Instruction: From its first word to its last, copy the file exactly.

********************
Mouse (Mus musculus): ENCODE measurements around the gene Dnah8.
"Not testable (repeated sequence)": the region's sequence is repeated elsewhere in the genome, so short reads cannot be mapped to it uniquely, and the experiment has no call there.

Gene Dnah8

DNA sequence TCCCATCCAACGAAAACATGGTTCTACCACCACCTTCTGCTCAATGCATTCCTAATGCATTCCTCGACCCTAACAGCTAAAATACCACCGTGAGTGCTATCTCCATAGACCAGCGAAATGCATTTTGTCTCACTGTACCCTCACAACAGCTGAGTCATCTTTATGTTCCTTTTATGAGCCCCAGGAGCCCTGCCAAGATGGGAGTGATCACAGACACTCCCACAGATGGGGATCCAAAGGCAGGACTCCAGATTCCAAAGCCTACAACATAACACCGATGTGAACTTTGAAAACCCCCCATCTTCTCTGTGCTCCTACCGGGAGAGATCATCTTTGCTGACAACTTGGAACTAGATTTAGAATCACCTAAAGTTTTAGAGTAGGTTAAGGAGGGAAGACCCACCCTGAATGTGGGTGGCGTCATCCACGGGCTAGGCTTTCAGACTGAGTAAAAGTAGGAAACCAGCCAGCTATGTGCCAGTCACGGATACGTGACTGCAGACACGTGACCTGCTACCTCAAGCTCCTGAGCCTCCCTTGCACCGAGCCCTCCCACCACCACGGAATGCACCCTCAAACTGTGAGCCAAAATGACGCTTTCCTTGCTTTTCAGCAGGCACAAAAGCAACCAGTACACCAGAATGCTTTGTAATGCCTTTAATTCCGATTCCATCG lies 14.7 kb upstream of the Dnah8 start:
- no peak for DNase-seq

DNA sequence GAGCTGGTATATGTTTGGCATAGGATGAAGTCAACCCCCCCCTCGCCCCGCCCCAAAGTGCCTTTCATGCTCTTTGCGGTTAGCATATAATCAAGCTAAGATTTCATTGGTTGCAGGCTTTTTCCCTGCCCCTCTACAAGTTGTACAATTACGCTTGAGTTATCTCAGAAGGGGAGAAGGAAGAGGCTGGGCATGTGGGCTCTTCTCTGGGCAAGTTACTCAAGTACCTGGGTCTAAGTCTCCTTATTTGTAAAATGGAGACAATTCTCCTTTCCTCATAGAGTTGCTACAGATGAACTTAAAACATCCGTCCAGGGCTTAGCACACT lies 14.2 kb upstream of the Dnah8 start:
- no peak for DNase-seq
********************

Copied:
Mouse (Mus musculus): ENCODE measurements around the gene Dnah8.
"Not testable (repeated sequence)": the region's sequence is repeated elsewhere in the genome, so short reads cannot be mapped to it uniquely, and the experiment has no call there.

Gene Dnah8

DNA sequence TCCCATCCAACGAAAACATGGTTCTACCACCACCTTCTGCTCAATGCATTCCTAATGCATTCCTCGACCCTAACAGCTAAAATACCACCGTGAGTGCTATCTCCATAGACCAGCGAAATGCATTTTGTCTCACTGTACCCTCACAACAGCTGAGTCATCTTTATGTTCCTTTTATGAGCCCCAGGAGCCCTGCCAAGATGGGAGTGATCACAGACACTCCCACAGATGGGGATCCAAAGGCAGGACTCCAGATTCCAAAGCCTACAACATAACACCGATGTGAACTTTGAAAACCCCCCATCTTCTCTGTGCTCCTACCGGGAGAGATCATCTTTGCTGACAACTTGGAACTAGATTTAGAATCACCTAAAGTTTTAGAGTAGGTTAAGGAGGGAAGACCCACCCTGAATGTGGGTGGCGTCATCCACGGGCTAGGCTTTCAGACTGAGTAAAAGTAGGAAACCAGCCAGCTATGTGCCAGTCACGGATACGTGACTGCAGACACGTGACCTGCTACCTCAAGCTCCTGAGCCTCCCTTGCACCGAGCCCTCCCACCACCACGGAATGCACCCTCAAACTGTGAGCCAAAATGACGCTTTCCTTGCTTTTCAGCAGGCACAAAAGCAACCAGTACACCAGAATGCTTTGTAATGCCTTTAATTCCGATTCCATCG lies 14.7 kb upstream of the Dnah8 start:
- no peak for DNase-seq

DNA sequence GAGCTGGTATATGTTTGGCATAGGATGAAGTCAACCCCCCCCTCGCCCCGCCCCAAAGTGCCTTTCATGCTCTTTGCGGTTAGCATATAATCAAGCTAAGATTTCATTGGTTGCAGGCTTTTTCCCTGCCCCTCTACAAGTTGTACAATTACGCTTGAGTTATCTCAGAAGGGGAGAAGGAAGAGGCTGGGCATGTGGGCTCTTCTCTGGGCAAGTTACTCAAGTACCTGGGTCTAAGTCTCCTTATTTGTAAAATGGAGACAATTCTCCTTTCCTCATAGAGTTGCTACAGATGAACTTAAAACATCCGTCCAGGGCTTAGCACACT lies 14.2 kb upstream of the Dnah8 start:
- no peak for DNase-seq